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Published on February 23rd, 2009 | by Jim Lobe

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Abrams Confirms His New Role

Elliott Abrams just confirmed that he will be official mouthpiece of Bibi Netanyahu and his Likud Party at the Council on Foreign Relations and on the pages of The Weekly Standard (and probably in the Wall Street Journal, too).

In reading the article, ironically entitled “The Path of Realism or the Path to Failure: Laying a Foundation for Peace in Palestine,” what can’t help but be struck by the coincidence in views between Abrams and the Likud leader on virtually every single issue regarding the Israeli-Palestinian conflict, from reviving the notion of a Jordanian option to seeing the conflict as “part of a broader struggle in the region over Iranian extremism and power.” Also noteworthy is the clarity with which he expresses his total opposition to his former boss’s (President George W. Bush) stated policy, particularly with respect to the Annapolis process (although it apparently didn’t occur to him to offer his resignation under the circumstances) and his explicit embrace of Palestinian Authority (PA) Prime Minister Salam Fayyad (“reliable and trustworthy”) and the PA’s U.S.-tutored security forces who “acted in parallel, and sometimes in concert, with Israeli forces” during Israel’s military campaign in Gaza. I’m sure both Fayyad and the PA’s security forces appreciate such a fulsome endorsement from Netanyahu’s alter ego.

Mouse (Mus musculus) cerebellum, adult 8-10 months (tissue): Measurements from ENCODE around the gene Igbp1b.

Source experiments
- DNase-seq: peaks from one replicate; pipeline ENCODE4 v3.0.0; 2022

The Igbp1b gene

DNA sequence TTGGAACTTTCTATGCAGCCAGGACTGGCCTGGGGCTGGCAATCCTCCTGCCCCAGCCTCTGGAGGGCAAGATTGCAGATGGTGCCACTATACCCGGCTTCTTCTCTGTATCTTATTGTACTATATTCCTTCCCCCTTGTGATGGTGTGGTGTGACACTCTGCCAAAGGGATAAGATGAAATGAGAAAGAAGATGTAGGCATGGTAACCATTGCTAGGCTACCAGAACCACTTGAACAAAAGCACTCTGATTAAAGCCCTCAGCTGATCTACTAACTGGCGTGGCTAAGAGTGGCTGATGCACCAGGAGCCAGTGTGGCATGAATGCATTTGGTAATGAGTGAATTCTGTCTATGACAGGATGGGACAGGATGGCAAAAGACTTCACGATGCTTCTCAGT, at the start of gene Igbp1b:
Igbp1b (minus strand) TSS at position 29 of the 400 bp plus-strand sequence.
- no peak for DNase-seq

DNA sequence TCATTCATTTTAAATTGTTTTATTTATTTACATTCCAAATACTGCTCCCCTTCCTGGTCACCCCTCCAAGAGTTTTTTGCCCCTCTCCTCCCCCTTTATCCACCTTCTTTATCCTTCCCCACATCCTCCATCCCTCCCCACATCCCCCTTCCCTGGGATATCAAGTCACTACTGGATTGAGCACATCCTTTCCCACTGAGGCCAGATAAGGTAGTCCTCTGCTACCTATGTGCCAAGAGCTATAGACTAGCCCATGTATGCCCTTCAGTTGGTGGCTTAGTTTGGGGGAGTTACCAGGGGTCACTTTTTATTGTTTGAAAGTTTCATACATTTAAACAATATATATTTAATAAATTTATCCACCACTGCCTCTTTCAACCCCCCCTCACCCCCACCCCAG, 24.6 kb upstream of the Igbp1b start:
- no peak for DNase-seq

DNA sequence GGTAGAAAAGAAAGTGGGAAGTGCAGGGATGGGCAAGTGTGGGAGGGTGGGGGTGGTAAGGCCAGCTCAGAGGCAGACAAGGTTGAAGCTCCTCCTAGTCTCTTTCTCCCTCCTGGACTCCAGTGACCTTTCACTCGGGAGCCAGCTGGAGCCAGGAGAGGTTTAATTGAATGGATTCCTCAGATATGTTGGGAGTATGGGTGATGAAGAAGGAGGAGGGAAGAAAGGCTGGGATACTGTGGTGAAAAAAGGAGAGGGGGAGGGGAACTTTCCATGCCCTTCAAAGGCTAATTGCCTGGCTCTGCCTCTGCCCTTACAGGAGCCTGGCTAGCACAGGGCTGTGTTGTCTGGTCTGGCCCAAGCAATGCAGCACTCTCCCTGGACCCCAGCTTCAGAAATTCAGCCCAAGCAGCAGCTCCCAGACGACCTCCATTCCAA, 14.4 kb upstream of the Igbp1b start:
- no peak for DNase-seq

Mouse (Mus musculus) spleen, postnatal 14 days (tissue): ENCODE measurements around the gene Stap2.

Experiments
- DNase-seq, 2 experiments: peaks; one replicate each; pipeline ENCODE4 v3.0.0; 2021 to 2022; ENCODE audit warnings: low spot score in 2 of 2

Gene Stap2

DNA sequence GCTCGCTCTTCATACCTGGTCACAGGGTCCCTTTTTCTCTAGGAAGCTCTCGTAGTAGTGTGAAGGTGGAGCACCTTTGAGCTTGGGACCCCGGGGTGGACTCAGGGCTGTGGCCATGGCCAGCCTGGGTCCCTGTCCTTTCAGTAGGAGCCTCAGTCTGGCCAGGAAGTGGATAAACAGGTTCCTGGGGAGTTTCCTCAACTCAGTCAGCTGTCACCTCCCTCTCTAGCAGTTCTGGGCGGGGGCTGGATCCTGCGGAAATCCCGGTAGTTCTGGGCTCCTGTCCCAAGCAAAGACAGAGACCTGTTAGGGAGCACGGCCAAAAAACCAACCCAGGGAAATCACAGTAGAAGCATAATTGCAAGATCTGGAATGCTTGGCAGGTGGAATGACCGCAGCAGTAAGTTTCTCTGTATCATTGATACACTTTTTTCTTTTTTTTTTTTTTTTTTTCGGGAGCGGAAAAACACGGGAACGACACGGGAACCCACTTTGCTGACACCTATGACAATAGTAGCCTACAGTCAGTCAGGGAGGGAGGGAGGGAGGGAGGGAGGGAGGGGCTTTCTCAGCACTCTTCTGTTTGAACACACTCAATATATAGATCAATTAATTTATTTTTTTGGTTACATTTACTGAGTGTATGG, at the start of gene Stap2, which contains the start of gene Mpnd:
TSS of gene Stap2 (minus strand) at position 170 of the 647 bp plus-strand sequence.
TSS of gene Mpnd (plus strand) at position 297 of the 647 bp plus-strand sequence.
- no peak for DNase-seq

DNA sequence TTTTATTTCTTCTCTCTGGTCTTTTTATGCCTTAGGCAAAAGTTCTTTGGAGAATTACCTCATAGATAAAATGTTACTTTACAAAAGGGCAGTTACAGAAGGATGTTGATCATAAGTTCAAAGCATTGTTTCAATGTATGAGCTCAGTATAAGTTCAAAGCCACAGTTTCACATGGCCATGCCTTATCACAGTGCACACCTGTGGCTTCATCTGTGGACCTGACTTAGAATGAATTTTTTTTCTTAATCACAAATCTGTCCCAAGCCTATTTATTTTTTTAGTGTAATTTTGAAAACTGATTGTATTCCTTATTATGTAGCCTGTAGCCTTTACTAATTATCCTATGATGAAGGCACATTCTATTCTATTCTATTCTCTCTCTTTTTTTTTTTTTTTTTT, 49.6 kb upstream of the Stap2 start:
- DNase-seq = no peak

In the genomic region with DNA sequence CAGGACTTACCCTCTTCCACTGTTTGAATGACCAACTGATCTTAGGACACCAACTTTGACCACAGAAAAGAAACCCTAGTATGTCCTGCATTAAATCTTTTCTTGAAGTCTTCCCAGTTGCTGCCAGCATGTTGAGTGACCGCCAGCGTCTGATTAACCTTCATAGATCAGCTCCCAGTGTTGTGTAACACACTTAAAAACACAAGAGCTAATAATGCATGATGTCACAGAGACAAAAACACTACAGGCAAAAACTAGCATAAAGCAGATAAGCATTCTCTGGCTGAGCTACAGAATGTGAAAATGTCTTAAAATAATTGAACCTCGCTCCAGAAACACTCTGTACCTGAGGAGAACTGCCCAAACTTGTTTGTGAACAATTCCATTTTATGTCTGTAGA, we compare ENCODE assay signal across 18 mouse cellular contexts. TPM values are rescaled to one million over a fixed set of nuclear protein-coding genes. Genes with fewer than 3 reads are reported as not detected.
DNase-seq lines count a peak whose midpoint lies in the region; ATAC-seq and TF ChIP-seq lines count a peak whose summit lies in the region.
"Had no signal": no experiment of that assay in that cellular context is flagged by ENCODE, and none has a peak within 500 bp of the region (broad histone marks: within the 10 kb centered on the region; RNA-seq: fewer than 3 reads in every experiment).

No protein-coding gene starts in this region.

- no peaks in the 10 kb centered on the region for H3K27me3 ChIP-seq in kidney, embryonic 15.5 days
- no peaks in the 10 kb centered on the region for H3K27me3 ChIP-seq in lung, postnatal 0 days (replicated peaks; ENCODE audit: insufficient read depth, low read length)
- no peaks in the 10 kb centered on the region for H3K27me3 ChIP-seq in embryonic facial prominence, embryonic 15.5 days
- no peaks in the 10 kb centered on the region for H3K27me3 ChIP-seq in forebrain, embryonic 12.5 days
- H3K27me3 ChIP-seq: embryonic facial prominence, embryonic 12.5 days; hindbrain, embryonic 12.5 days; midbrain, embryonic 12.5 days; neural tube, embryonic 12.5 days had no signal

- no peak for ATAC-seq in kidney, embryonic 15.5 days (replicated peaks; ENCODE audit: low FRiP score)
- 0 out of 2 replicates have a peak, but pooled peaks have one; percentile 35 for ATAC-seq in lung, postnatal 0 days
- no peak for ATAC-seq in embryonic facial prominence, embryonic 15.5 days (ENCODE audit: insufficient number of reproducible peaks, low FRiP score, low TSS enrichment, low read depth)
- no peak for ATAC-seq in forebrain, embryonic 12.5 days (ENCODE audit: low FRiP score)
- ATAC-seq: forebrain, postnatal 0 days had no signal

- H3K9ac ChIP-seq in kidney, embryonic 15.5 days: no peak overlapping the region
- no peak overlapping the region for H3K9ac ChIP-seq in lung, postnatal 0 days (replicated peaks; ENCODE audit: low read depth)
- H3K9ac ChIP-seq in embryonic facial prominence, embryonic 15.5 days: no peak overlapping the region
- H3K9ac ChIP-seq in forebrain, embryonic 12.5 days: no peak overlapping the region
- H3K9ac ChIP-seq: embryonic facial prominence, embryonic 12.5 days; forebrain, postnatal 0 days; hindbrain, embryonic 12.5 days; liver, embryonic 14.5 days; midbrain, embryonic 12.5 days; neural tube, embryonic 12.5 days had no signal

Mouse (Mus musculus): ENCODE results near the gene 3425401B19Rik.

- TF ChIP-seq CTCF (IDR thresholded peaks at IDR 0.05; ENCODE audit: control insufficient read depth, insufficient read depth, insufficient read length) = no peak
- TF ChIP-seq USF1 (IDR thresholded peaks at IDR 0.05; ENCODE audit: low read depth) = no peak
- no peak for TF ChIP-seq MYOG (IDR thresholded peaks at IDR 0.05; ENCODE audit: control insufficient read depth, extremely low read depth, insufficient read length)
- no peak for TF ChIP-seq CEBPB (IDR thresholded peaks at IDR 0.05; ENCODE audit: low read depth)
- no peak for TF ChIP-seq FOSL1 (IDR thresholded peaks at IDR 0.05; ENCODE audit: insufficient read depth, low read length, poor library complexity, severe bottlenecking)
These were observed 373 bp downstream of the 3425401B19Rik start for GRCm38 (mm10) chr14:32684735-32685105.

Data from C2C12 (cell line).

With friends like Abrams, who seems to think that democratic reform — remember, he was in charge of global democracy promotion, as well as the Middle East, in Bush’s National Security Council — consists mainly of building Palestinian security forces that can maintain Israel’s occupation indefinitely and fails to mention the word “settlements” in a 3,200-word essay on “realism” and laying a foundation for peace in Palestine, who needs enemies?

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Jim Lobe served for some 30 years as the Washington DC bureau chief for Inter Press Service and is best known for his coverage of U.S. foreign policy and the influence of the neoconservative movement.



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